Practice Area:Community Organizing
Practice Method Concentration:Children and Youth in Families and Society
Placed in foster care as an adolescent, Corey O’Neill encountered many of the problems plaguing the system: poverty, neglect and abuse.
But his experience — which included incarceration at the age of 17 — motivated him to change the course of his trajectory. He earned his high school diploma while in prison and, after being released, found a job and pursued a college education.
O’Neill was accepted into the University of Michigan, where he earned his undergraduate degree in psychology. He credits U-M alumni Paul and Amy Blavin, founders of the Blavin Scholarship, for making the commitment to his success in college. The scholarship provides financial assistance and a community of support to undergraduate students who have been part of the foster care system.
“I came from a background where going to college was not an option,” says O’Neill. “Not even an idea. As a former foster care youth, I had a lot of misconceptions about what college was like. Mr. Blavin is a very hands-on donor, and he was personally invested in seeing me succeed. Once I got involved in the program, I found my calling.”
Through the Blavin Scholars program, O’Neill discovered his talent for public speaking, and found a platform from which to tell others about his experience in the foster care system. The School of Social Work took notice of his passionate advocacy for current and former foster care youths and encouraged him to pursue his MSW. For O’Neill, it was the opportunity to fulfill his dream of changing lives.
We’re talking about saving children’s lives. What could be more rewarding than that?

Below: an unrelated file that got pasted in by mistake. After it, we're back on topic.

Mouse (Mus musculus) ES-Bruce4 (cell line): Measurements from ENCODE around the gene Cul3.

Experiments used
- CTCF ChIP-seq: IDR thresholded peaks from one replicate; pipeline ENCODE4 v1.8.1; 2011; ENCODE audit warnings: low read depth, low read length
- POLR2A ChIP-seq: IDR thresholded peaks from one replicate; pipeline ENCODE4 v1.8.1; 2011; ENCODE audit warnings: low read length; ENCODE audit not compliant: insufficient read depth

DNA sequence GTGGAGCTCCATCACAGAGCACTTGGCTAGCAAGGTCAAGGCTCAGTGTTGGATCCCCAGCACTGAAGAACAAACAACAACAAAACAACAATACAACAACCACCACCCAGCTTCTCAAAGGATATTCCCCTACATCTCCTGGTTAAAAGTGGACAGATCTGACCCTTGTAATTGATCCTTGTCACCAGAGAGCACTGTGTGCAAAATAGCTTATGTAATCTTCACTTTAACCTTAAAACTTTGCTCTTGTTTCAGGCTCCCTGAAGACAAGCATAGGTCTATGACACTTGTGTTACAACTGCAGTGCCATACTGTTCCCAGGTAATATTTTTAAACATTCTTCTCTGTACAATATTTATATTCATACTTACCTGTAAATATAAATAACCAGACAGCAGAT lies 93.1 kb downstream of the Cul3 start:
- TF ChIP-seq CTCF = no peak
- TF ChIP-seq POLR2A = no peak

“Foster care youth is a population of young people who can’t speak for themselves, and without social workers, they’d have no one to do it for them,” said O’Neill. “I know firsthand what they face. I was in foster care 20 years ago and a lot has changed for the good, but I want to do more to bring about significant change in these young people’s lives.”
O’Neill became the first Blavin Fellowship recipient among School of Social Work graduate students. He also was awarded a Child Welfare Scholarship, one of only 10 given each year.
“I’m so fortunate to be learning from the pioneers in this field through the Child Welfare Scholars program,” says O’Neill.
“Abused children are a very sensitive population and it takes very special people to teach and work in this field. Robert Ortega, a child welfare professor, has a true gift for presenting child maltreatment in a delicate manner while also teaching us how to handle it effectively. The focus of this scholarship is on abuse and neglect, and that adds a human element that you’re not likely to find in other degrees or programs.”
Committed to improving the lives and educational outcomes of youth who come through the foster care system, O’Neill cites statistics that keep him focused on his goal: only 10 percent of foster care youth who finish high school go on to pursue a secondary education; 2 percent actually complete their studies and earn a degree; and roughly 60 percent of foster care male youth will be incarcerated.
“This is an underrepresented population that is in dire need of help.”
O’Neill is already doing that in his field placement through the Child Welfare Scholarship program at SUDDS (Stop Underage Drinking/Drugs Downriver) Coalition Guidance Center. O’Neill advocates for youth at the community level, organizing and facilitating town hall meetings that educate youth, parents and others in the community about the effects and consequences of underage drinking and substance abuse. He says he wants to continue working with youth and use his experience at SUDDS as a launching pad for something bigger in his career.
“We’re talking about saving children’s lives,” he says. “What could be more rewarding than that?”
Written by Anne Farris